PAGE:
Model_Exporter also includes two versions of the freely-distributable Model_Interpreter. Either the C# or Java version of the Model_Interpreter can be used by any 3rd party program to add the ability to parse an exported model in XML format. Simply point the interpreter at an XML exported model and supply the data from which to make a prediction. The interpreter applies the model and returns the results. Model_Interpreter has no licensing fees and is appropriate for use on standard processors and operating systems or on handheld devices run by reduced instruction set processors (e.g. ARM). Your application doesn’t need to know anything about the preprocessing or model being used.
Version 3.0 of Model_Exporter was released in early October along with its associated stand-alone Solo+Model_Exporter version 7.9. This release includes support for Support Vector Machine (SVM) regression and classification models as well as Artificial Neural Network (ANN) regression models.
These changes represent a significant addition to Model_Exporter making it even more unique in the chemometrics world. No other chemometric modeling product offers anything as transparent, flexible or unencumbered by licensing. You can get more info about Model_Exporter by consulting the Release Notes and the Model_Exporter Wiki page.
Users with current maintenance can access these versions now from their account. If expired, maintenance can be renewed through the “Purchase” tab.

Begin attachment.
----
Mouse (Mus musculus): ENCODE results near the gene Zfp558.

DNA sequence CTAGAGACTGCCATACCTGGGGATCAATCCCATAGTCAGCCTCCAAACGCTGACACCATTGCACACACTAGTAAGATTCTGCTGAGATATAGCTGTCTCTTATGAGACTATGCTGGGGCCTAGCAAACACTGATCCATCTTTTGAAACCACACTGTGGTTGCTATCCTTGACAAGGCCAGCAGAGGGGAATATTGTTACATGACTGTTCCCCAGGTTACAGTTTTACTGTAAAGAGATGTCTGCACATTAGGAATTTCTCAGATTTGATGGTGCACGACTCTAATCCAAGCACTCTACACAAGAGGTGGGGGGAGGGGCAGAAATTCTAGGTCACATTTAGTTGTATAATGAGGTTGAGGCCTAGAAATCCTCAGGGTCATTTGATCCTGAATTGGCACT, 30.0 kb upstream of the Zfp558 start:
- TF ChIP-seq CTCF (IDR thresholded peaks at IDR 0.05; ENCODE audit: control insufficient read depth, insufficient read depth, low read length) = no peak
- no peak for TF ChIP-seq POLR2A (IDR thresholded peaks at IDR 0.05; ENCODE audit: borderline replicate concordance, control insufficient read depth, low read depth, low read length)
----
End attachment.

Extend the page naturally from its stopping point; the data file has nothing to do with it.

If you have any questions, feel free to write us at email@example.com.
Oct 7, 2014
The MathWorks released MATLAB R2014b (version 8.4) last week, and right on its heels we released PLS_Toolbox 7.9. R2014b has a number of improvements that MATLAB and PLS_Toolbox users will appreciate, specifically with graphics. The new MATLAB is more aesthetically pleasing to the eye, easier for the Color Vision Deficiency (CVD) challenged, and smoother due to better anti-aliasing. An example is shown below where the new CVD-friendly Parula color map is used to indicated the Q-residual values of the samples.
But the most significant changes in R2014b are really for people (like us) that program in MATLAB. For instance, TMW didn’t just change the look of the graphics, they actually changed the entire handle graphics system to be object oriented. They also added routines useful in big data applications, and improved their handling of date and time data. When you start the new MATLAB the command window greets you with this:
“Some existing code may need to be revised to work in this version of MATLAB.” That is something of an understatement. In fact, R2014b required the update of almost every interface from PLS_Toolbox 7.8. Revising our code to work with R2014b required hundreds of hours. But the good news for our users is that we were ready with PLS_Toolbox 7.9 when R2014b was released AND, as always, we made our code work with previous versions of MATLAB (back to R2008a). This, of course, is the significant difference between a supported commercial product and freeware. Not only do you get new features regularly, but you can rely on it being supported as operating systems and platforms change.